Chris Kamara will make his TV return next month just weeks after he took a break from reporting after developing apraxia of speech… with the Soccer Saturday star set to commentate on ITV’s new show The Games
- Chris Kamara took a break from Soccer Saturday after developing apraxia
- The neurological condition make speech difficult and cause slurring of words
- But the TV presenter has been announced as a commentator on a new ITV show
- He will form part of the coverage for celebrity sports programme The Games
Chris Kamara will make his return to TV next month just weeks after he announced he was taking a break from live reporting after developing apraxia of speech.
The Soccer Saturday star was inundated with messages in March after after opening up on his diagnosis, with fans, colleagues and sporting figures sending their best wishes to him.
He admitted that ‘live TV might have to take a back seat’ while he adjusts and tries to build up his speech again, but he has now been announced as a commentator on ITV’s new show The Games in May.
The celebrity sports event will be hosted by Holly Willoughby and former cricket star Freddie Flintoff. Twelve celebrities – including Stricly Come Dancing’s Kevin Clifton and Love Island and music star Wes Nelson – will go head to head across a week of different challenges such as diving, swimming, gymnastics and cycling.
Joining Kamara in the live coverage team will be former Arsenal women’s defender Alex Scott, who will be a pitchside reporter.
Fans had been concerned about Kamara’s welfare last month after noticing he was slurring his words on TV, with the presenter later revealing he had been struggling with the neurological condition that makes speech difficult.
Chris Kamara will make his TV return next month, just weeks after announcing he would be taking a break having developed apraxia of speech
The Soccer Saturday star will commentate on ITV’s celebrity sports show The Games
He paid tribute to those who had given him their support and said he had been ‘overwhelmed’ by good wishes.
‘Thank you so much to everyone for your best wishes,’ he wrote. ‘Twitter can be a wonderful platform.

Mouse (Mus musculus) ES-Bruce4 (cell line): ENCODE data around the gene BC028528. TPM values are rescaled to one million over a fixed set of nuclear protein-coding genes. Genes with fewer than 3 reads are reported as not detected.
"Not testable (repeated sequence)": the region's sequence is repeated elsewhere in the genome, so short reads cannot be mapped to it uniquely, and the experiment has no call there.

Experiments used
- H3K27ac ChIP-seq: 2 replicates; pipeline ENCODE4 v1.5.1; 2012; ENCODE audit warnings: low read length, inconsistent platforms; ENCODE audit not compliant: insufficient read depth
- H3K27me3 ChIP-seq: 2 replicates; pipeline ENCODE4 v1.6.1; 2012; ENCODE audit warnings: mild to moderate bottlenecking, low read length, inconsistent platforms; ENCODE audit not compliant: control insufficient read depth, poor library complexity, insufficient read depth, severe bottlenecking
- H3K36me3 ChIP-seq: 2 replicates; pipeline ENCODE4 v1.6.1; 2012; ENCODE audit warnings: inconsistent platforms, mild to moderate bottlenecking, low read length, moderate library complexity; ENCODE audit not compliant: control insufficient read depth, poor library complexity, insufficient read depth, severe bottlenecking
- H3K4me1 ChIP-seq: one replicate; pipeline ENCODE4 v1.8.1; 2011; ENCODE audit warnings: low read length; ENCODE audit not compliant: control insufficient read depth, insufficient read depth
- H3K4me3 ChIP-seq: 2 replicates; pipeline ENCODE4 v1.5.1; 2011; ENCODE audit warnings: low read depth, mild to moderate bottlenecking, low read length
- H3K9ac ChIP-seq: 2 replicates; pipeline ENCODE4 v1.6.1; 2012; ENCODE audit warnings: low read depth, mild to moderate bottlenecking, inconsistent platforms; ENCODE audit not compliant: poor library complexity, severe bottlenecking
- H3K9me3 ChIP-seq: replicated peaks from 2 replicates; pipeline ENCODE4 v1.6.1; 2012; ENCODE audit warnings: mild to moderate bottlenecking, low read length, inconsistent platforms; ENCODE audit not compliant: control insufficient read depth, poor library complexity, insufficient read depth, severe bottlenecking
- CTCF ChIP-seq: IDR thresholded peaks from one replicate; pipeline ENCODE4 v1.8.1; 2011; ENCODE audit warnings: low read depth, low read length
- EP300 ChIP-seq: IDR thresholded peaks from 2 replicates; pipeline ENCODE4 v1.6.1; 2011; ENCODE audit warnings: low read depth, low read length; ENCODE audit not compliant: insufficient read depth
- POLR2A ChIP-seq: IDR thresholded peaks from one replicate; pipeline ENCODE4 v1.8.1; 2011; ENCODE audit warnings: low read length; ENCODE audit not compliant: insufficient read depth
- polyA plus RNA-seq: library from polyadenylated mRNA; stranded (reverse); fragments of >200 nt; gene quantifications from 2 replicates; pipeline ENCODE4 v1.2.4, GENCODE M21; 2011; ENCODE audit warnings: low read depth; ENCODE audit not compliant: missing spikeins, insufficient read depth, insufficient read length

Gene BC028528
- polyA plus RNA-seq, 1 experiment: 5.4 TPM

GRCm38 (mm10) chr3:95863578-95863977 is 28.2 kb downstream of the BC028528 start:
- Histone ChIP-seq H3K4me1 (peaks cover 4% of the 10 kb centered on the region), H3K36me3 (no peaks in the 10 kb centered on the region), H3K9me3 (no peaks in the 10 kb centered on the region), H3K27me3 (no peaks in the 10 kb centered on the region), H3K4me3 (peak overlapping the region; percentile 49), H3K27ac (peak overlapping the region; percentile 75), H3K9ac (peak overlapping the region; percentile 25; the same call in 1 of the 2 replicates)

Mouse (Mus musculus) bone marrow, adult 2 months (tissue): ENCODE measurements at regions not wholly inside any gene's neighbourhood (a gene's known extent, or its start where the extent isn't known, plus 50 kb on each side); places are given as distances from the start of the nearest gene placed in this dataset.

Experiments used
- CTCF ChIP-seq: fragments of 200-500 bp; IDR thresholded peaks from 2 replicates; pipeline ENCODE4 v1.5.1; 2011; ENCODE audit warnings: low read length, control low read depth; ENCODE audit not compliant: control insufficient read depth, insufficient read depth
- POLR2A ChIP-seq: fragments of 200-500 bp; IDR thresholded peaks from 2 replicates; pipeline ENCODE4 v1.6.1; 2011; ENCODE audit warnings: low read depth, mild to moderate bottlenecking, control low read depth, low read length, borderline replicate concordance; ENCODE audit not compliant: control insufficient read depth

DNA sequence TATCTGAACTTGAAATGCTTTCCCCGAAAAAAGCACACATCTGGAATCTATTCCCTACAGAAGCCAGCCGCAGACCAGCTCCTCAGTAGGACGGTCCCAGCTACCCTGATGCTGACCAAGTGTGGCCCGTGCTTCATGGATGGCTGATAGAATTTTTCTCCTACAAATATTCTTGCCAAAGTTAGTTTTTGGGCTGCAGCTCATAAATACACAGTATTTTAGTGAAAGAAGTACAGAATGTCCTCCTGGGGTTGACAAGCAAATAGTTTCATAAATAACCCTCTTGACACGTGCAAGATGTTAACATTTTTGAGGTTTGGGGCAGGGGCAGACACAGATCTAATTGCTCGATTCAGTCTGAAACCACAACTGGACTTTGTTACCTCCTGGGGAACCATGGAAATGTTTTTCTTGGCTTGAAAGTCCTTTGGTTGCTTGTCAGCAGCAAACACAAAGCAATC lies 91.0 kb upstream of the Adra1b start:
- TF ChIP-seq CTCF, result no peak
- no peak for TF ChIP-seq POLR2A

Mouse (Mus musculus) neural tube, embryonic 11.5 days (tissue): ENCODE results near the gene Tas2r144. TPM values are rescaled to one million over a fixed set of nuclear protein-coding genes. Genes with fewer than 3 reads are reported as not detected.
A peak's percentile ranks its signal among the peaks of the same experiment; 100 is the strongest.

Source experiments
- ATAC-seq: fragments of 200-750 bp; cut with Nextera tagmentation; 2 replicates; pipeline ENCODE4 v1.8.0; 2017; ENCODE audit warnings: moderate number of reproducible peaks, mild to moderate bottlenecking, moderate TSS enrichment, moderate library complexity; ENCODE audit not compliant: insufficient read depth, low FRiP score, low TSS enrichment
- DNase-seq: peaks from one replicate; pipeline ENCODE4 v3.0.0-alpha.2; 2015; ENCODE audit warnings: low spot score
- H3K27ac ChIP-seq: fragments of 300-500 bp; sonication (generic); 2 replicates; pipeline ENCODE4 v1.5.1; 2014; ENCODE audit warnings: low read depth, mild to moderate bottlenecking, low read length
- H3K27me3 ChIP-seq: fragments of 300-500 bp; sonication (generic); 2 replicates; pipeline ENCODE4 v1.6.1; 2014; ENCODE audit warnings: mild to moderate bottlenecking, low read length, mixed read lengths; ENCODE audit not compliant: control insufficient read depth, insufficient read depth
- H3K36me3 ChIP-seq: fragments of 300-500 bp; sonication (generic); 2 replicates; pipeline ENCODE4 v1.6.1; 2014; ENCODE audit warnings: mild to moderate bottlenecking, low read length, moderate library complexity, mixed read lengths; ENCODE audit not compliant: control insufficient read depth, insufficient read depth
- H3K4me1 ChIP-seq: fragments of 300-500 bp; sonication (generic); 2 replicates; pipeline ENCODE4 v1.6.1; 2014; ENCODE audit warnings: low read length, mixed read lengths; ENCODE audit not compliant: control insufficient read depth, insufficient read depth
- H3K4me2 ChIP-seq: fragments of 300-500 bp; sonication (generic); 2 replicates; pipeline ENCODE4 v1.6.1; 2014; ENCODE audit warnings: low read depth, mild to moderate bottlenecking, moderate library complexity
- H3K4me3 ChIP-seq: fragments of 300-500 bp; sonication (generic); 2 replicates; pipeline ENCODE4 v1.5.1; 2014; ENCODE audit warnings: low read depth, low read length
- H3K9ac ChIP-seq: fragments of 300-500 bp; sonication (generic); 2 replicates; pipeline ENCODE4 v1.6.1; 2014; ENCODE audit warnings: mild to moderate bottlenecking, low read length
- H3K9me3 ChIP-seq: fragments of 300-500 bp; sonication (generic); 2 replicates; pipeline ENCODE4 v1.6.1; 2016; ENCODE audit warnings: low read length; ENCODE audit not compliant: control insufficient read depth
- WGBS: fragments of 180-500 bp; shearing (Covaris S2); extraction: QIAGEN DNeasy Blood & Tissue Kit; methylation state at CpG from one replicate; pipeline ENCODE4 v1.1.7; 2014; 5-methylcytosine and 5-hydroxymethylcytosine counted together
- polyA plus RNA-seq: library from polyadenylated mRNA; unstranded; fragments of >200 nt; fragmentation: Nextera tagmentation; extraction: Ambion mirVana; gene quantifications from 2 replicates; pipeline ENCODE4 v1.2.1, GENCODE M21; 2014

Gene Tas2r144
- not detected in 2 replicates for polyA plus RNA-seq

‘The response about my Apraxia has been overwhelming. Unfortunately for you viewers this is not the end of me but “Live TV” might have to take a back seat at the moment. Thank you.’
Fans had grown concerned after hearing Kamara slur his words while reporting for Sky Sports
He tweeted last month confirming presenting duties would ‘take a back seat’ for the time being
WHAT IS APRAXIA OF SPEECH?
Apraxia of speech is a motor speech disorder that makes it difficult to speak.
This disorder can make saying the right sounds and words very difficult and can be observed as slurring.
It is caused by damage to the parts of the brain that control how muscles move, leading to apraxia of speech.
During an appearance on ITV’s Good Morning Britain, he expressed his gratitude for the messages he has received while providing an update on his condition:
‘It was incredible,’ he said. ‘Today is a good day. Today I think I’m fine, I don’t know how I sound. But it seems as if I’m OK.
‘But on Saturday I was doing a report for Sky at Rotherham and unbeknown to me, because I’m not really sure about how it comes out, because if I explain my apraxia, we take for granted the fact that when we think and coming through our speech it’s comfortable, it’s easy, it’s natural.
‘My apraxia, because it varies in different people, when it’s bad it stops those signals from that brain going to that mouth, so it slows it down.
‘In fact, at times it slurs the words as well. So people are looking and thinking, ‘Is he alright? Is he drunk?’
Last year Kamara also revealed he had been diagnosed with Hypothyroidism, also known as Underactive Thyroid Disease, a condition when the thyroid gland doesn’t make enough hormones to meet the body’s needs.
As a result he suffered from ‘brain fog’ and slurred speech but kept his health concerns quiet for two years.
Kamara has become a cult figure with football fans for his excitable commentary and gaffes
Speaking about his condition, he said: ‘I’d never heard of an underactive thyroid.
‘I didn’t realise that a little hormone in your neck the size of a butterfly controlled your brain, your muscles. All sorts of things. Your emotions.’
Kamara, affectionately known as ‘Kammy,’ has worked with Sky for over two decades after a lengthy playing career and manager spells at Bradford and Stoke City.
He is known for his excitable nature when delivering reports from stadiums as part of Soccer Saturday, as well as his unusual sayings and gaffes – including not realising that Anthony Vanden Borre had been sent off in a clash with Portsmouth and Blackburn in 2010.